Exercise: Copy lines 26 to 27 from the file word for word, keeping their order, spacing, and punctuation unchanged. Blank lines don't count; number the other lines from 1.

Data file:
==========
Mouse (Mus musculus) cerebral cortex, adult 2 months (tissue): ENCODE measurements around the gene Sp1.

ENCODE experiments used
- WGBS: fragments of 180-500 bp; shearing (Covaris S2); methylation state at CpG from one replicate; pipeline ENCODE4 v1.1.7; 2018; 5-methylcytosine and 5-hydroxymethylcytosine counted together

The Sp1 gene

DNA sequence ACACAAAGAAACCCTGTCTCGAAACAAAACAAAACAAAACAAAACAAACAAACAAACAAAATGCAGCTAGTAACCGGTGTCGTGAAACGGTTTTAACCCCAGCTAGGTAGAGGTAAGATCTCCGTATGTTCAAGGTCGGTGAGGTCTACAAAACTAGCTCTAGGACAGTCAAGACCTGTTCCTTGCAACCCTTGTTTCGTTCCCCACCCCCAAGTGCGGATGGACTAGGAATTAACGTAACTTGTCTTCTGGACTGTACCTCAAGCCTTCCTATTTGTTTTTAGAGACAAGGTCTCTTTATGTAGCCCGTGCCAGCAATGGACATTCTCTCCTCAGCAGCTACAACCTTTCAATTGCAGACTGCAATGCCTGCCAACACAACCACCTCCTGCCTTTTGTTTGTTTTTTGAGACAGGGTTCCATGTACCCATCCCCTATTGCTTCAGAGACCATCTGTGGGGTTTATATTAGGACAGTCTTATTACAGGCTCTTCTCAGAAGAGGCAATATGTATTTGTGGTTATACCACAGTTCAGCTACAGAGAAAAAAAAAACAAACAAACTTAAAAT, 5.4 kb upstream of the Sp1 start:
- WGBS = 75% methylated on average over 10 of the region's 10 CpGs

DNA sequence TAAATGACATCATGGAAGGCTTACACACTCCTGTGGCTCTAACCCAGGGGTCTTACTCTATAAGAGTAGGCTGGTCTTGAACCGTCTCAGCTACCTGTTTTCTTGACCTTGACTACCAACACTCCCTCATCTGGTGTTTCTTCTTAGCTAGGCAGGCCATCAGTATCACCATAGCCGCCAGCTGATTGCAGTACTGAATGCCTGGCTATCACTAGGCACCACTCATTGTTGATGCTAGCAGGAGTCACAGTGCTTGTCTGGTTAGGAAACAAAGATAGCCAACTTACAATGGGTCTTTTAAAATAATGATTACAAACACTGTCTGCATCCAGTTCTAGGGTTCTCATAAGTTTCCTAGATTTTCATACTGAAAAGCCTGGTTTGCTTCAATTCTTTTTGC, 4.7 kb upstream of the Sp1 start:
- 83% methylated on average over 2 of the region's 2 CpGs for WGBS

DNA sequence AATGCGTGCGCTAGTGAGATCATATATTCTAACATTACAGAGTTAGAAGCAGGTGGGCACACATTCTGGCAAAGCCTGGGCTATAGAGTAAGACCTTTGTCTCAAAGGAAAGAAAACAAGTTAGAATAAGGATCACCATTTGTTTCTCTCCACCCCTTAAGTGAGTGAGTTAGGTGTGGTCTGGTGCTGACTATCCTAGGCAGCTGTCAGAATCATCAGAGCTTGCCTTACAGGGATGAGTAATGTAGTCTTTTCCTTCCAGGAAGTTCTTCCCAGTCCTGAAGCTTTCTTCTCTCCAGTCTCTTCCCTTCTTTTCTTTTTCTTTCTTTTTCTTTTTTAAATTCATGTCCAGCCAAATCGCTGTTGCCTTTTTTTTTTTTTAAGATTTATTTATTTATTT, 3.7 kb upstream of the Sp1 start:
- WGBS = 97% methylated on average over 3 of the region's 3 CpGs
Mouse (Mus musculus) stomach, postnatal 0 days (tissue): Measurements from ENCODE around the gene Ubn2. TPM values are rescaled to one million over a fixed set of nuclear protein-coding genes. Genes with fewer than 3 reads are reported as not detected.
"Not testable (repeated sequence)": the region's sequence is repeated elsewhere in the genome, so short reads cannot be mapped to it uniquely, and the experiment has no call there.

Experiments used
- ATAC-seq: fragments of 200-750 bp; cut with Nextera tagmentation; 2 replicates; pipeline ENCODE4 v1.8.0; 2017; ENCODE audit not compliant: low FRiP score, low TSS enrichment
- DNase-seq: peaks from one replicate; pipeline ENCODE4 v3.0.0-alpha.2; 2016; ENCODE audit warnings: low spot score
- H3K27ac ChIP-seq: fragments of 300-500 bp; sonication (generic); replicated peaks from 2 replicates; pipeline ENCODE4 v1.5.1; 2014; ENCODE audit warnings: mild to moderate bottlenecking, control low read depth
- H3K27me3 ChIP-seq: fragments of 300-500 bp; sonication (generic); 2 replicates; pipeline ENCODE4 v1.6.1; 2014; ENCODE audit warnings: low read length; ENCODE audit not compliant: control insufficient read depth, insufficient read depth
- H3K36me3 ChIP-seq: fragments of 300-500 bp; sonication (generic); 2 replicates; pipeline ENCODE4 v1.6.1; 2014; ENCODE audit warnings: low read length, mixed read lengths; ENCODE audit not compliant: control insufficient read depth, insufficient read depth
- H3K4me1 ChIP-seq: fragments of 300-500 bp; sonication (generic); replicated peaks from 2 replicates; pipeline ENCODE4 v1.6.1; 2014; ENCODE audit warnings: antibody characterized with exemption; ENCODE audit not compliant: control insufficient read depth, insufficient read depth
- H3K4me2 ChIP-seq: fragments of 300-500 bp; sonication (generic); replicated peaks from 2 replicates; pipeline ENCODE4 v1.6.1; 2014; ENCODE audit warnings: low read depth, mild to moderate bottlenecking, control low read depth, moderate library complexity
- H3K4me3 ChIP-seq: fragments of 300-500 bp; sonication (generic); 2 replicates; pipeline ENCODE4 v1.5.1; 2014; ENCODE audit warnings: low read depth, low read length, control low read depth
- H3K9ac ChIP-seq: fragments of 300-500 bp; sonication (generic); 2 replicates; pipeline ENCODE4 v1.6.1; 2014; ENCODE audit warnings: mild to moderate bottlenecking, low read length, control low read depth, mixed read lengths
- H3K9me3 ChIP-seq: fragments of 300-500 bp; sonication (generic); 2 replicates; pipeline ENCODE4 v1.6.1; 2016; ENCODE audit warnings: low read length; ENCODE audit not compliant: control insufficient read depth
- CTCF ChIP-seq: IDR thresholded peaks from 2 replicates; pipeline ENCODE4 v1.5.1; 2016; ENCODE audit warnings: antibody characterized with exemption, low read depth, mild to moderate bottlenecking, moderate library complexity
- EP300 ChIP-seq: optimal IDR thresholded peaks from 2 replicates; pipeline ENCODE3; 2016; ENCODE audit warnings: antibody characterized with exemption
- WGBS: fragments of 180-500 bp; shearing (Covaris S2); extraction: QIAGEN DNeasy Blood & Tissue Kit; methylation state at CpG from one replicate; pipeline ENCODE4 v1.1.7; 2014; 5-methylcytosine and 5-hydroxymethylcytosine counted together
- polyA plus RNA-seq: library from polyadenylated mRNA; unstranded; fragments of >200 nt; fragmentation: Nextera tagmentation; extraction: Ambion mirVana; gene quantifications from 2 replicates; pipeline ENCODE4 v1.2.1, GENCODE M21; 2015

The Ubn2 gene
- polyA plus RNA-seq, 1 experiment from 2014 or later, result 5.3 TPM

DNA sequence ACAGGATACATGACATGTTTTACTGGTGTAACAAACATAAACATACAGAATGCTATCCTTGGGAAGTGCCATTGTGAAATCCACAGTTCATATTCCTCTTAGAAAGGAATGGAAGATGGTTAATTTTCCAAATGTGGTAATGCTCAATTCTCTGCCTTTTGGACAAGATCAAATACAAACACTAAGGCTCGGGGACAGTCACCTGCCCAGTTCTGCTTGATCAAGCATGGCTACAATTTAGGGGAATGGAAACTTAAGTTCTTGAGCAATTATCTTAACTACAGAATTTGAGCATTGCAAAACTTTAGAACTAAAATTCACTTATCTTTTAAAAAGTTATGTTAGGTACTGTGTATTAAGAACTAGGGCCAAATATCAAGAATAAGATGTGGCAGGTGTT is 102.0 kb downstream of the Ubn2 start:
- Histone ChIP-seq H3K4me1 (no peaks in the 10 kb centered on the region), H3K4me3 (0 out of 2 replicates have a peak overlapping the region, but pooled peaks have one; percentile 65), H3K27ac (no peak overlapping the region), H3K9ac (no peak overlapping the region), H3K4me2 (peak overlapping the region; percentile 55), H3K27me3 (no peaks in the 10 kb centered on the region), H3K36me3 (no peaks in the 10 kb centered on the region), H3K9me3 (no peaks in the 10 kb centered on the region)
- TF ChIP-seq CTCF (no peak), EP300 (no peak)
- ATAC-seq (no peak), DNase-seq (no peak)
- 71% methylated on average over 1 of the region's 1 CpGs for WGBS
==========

- WGBS: fragments of 180-500 bp; shearing (Covaris S2); extraction: QIAGEN DNeasy Blood & Tissue Kit; methylation state at CpG from one replicate; pipeline ENCODE4 v1.1.7; 2014; 5-methylcytosine and 5-hydroxymethylcytosine counted together
- polyA plus RNA-seq: library from polyadenylated mRNA; unstranded; fragments of >200 nt; fragmentation: Nextera tagmentation; extraction: Ambion mirVana; gene quantifications from 2 replicates; pipeline ENCODE4 v1.2.1, GENCODE M21; 2015